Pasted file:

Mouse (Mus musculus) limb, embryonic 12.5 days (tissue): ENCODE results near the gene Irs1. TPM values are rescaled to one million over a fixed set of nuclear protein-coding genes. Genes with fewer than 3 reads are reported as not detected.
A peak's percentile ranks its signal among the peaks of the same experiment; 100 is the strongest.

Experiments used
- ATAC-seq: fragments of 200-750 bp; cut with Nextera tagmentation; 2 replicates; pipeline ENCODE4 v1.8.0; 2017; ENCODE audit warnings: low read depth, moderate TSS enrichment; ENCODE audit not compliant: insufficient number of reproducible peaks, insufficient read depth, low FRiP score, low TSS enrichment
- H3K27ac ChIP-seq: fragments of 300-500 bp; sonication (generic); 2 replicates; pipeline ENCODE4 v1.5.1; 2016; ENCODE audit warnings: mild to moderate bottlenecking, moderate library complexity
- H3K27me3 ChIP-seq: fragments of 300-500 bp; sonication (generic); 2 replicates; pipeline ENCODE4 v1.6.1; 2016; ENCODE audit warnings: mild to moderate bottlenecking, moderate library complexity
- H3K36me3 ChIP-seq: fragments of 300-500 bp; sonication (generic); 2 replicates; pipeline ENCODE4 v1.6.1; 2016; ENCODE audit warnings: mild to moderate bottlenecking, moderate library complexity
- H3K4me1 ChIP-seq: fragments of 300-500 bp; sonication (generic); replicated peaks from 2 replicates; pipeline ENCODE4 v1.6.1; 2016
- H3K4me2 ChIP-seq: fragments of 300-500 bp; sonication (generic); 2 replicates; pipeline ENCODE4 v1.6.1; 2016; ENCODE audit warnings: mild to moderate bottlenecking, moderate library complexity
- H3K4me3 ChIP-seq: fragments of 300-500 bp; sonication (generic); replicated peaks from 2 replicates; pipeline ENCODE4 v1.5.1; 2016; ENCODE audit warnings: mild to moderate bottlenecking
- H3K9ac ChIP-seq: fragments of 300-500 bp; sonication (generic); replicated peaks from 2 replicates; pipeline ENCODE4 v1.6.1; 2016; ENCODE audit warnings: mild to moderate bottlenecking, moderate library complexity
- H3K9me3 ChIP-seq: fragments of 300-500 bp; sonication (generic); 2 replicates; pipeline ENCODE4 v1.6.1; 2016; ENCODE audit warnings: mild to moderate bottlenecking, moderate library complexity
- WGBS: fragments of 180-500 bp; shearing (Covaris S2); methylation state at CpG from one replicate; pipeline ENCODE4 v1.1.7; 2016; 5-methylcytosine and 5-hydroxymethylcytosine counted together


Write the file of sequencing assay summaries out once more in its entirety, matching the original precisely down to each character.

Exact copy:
Mouse (Mus musculus) limb, embryonic 12.5 days (tissue): ENCODE results near the gene Irs1. TPM values are rescaled to one million over a fixed set of nuclear protein-coding genes. Genes with fewer than 3 reads are reported as not detected.
A peak's percentile ranks its signal among the peaks of the same experiment; 100 is the strongest.

Experiments used
- ATAC-seq: fragments of 200-750 bp; cut with Nextera tagmentation; 2 replicates; pipeline ENCODE4 v1.8.0; 2017; ENCODE audit warnings: low read depth, moderate TSS enrichment; ENCODE audit not compliant: insufficient number of reproducible peaks, insufficient read depth, low FRiP score, low TSS enrichment
- H3K27ac ChIP-seq: fragments of 300-500 bp; sonication (generic); 2 replicates; pipeline ENCODE4 v1.5.1; 2016; ENCODE audit warnings: mild to moderate bottlenecking, moderate library complexity
- H3K27me3 ChIP-seq: fragments of 300-500 bp; sonication (generic); 2 replicates; pipeline ENCODE4 v1.6.1; 2016; ENCODE audit warnings: mild to moderate bottlenecking, moderate library complexity
- H3K36me3 ChIP-seq: fragments of 300-500 bp; sonication (generic); 2 replicates; pipeline ENCODE4 v1.6.1; 2016; ENCODE audit warnings: mild to moderate bottlenecking, moderate library complexity
- H3K4me1 ChIP-seq: fragments of 300-500 bp; sonication (generic); replicated peaks from 2 replicates; pipeline ENCODE4 v1.6.1; 2016
- H3K4me2 ChIP-seq: fragments of 300-500 bp; sonication (generic); 2 replicates; pipeline ENCODE4 v1.6.1; 2016; ENCODE audit warnings: mild to moderate bottlenecking, moderate library complexity
- H3K4me3 ChIP-seq: fragments of 300-500 bp; sonication (generic); replicated peaks from 2 replicates; pipeline ENCODE4 v1.5.1; 2016; ENCODE audit warnings: mild to moderate bottlenecking
- H3K9ac ChIP-seq: fragments of 300-500 bp; sonication (generic); replicated peaks from 2 replicates; pipeline ENCODE4 v1.6.1; 2016; ENCODE audit warnings: mild to moderate bottlenecking, moderate library complexity
- H3K9me3 ChIP-seq: fragments of 300-500 bp; sonication (generic); 2 replicates; pipeline ENCODE4 v1.6.1; 2016; ENCODE audit warnings: mild to moderate bottlenecking, moderate library complexity
- WGBS: fragments of 180-500 bp; shearing (Covaris S2); methylation state at CpG from one replicate; pipeline ENCODE4 v1.1.7; 2016; 5-methylcytosine and 5-hydroxymethylcytosine counted together